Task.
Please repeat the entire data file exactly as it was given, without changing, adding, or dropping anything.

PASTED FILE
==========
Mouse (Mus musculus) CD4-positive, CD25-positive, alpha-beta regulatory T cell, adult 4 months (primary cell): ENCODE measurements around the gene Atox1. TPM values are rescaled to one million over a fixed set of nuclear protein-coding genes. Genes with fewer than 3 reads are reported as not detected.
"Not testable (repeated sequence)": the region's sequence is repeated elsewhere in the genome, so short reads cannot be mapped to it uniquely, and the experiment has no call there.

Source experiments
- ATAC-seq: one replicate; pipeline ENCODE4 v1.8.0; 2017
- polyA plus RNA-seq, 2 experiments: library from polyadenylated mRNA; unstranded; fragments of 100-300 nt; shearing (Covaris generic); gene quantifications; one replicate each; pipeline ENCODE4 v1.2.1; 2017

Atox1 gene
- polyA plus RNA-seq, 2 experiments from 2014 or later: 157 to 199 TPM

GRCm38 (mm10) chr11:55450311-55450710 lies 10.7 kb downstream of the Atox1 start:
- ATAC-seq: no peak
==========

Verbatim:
Mouse (Mus musculus) CD4-positive, CD25-positive, alpha-beta regulatory T cell, adult 4 months (primary cell): ENCODE measurements around the gene Atox1. TPM values are rescaled to one million over a fixed set of nuclear protein-coding genes. Genes with fewer than 3 reads are reported as not detected.
"Not testable (repeated sequence)": the region's sequence is repeated elsewhere in the genome, so short reads cannot be mapped to it uniquely, and the experiment has no call there.

Source experiments
- ATAC-seq: one replicate; pipeline ENCODE4 v1.8.0; 2017
- polyA plus RNA-seq, 2 experiments: library from polyadenylated mRNA; unstranded; fragments of 100-300 nt; shearing (Covaris generic); gene quantifications; one replicate each; pipeline ENCODE4 v1.2.1; 2017

Atox1 gene
- polyA plus RNA-seq, 2 experiments from 2014 or later: 157 to 199 TPM

GRCm38 (mm10) chr11:55450311-55450710 lies 10.7 kb downstream of the Atox1 start:
- ATAC-seq: no peak